There are several things to consider here. The important ones are: (1) Where did the head hit the wall? (2) Did the side temple area hit the wall? (3) Did the forehead hit the wall? (4) Did one slip and fall onto the floor after hitting the head on the wall? (5) Did the top of the head hit the wall falling forward? (6) Did the face also hit the wall?
The nose, the teeth, and the skull itself act as “cushions” that protect trauma to the brain. Hitting the wall frontally would not cause much damage to the brain. Damage to the face can be fixed but damage to the brain is worrisome. Whiplash generally impacts the neck. Hitting a hard surface like the ground with the back of the skull would impact the brain and the impact may cause a concussion. Therefore, hitting the wall on the side temple area, especially if the impact was hard, would be more worrisome.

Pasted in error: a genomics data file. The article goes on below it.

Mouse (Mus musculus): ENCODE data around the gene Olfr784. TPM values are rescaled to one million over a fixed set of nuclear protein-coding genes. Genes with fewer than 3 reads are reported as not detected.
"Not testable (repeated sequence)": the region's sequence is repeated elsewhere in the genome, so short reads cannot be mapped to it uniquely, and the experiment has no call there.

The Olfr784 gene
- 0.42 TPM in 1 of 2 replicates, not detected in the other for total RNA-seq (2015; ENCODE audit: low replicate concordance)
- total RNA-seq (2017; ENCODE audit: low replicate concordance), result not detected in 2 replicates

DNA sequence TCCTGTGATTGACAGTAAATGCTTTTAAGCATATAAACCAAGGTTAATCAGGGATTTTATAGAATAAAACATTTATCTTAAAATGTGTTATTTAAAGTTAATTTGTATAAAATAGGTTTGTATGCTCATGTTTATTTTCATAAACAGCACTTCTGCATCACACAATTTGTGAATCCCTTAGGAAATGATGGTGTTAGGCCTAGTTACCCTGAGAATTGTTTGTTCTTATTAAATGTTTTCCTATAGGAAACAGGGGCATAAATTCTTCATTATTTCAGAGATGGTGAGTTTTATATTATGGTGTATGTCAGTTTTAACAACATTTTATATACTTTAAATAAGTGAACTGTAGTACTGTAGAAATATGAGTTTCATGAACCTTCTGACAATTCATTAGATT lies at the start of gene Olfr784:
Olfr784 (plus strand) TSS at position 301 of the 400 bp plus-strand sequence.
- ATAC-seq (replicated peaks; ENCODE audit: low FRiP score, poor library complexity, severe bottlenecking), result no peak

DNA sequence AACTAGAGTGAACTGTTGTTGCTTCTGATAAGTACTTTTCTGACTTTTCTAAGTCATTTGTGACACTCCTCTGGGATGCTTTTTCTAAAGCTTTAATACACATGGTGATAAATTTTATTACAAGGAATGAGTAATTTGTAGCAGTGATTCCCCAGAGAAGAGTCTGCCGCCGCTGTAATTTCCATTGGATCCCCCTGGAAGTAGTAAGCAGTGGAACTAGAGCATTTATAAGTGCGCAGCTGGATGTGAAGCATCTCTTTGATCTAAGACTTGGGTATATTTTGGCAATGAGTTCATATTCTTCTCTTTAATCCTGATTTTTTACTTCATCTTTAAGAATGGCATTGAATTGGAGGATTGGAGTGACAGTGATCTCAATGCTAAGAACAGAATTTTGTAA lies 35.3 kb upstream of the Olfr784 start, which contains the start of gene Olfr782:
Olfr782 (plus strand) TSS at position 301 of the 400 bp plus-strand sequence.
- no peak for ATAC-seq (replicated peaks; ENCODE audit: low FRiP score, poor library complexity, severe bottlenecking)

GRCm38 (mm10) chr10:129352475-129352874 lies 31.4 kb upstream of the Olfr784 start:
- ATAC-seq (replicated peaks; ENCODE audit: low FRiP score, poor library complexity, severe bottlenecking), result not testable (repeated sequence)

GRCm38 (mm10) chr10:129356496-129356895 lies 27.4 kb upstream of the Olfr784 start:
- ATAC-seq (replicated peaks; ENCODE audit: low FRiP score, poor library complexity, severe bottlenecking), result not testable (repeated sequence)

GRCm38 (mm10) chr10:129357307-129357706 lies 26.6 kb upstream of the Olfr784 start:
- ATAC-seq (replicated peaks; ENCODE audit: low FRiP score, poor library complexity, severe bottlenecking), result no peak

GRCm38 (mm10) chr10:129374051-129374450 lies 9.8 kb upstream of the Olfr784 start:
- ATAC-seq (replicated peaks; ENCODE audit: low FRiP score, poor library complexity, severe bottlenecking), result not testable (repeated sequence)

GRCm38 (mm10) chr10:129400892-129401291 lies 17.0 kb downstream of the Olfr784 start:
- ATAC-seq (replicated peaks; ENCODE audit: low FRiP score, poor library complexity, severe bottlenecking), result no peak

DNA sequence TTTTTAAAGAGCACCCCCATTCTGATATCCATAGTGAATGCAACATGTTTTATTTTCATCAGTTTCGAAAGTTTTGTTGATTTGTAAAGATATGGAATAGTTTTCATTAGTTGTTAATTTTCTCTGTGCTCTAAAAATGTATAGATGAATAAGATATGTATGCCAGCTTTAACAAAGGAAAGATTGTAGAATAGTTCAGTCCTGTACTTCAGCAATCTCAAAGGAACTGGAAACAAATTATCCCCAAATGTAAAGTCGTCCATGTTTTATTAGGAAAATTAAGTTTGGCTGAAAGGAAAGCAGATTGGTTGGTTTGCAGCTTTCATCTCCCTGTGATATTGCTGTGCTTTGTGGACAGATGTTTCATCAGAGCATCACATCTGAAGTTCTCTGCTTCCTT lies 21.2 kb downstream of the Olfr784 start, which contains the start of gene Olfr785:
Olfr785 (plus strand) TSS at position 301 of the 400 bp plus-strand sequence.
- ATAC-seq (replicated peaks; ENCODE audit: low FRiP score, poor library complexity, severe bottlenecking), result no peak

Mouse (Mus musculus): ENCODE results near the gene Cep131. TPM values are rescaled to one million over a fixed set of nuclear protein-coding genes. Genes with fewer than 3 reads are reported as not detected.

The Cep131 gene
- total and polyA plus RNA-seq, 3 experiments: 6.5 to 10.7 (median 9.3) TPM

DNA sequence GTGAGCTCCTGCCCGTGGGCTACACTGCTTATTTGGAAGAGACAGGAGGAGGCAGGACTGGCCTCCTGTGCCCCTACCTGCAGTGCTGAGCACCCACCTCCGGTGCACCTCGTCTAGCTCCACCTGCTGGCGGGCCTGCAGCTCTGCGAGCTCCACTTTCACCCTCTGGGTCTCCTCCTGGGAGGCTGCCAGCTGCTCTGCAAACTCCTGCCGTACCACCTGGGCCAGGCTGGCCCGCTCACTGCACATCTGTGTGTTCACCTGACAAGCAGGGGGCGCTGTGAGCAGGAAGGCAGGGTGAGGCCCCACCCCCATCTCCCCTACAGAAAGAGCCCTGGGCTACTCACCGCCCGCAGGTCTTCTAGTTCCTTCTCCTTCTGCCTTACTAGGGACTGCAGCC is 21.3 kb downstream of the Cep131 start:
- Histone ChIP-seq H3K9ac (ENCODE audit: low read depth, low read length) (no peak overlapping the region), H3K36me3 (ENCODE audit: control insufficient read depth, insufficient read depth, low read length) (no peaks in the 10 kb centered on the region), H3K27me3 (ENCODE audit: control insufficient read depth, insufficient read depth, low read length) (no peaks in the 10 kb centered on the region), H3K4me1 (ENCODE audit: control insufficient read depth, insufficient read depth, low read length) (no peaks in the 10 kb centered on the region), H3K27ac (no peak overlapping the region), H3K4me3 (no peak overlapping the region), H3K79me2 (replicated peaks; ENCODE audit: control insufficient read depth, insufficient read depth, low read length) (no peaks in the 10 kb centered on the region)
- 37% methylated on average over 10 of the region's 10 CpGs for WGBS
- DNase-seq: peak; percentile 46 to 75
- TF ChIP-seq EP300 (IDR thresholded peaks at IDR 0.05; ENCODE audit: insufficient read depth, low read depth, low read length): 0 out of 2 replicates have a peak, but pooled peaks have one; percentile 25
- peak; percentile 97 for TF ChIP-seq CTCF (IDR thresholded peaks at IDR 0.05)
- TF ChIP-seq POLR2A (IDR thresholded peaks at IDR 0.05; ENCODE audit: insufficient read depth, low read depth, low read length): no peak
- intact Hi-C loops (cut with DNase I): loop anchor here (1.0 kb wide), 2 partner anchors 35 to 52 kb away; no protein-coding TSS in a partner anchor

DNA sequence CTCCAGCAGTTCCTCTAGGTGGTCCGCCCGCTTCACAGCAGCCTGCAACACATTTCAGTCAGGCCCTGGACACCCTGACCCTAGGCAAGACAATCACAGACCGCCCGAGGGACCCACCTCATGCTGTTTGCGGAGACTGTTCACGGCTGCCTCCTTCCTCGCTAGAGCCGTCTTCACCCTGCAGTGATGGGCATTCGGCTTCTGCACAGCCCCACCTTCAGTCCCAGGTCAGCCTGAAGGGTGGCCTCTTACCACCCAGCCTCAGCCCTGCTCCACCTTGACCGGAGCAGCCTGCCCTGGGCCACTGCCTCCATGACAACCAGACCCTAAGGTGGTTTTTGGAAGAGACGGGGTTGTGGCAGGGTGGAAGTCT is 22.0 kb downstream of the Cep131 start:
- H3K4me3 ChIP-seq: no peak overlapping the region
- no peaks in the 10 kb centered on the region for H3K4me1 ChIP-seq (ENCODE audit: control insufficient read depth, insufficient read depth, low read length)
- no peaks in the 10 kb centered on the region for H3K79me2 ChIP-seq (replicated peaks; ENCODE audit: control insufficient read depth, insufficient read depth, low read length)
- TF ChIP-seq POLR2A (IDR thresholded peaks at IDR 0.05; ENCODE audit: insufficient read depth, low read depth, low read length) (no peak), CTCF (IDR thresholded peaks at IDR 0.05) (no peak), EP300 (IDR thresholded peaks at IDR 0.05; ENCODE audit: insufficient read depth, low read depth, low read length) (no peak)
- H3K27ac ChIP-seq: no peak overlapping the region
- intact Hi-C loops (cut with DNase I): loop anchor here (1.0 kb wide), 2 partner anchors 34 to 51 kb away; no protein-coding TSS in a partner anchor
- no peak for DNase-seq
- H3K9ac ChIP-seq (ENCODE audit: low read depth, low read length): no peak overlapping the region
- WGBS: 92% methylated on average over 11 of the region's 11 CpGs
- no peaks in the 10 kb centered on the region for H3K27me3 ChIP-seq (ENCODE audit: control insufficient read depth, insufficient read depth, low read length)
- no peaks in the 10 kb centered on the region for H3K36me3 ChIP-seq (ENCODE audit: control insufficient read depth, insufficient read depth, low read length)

Immediately after the impact, it is important to note if one felt dizzy, if one has blurred vision from the hit, if one wanted to vomit after hitting the wall, if one seems to temporarily lose balance, is there any soreness in the neck, has one’s hearing become suddenly impaired and has there been a sudden onset of ringing in the ear?
If any of the above conditions has occured immediately afterwards or if there has been a delayed reaction like the above following the head hit on the wall, go see the doctor immediately and get a scan of some sort to see if there is any CVA (cerebrovascular accident) in the brain.
Those on prescription medication should be more careful because the symptoms mentioned above may also be side effects of prescription medication. The hit of the head against the wall might aggravate these symptoms.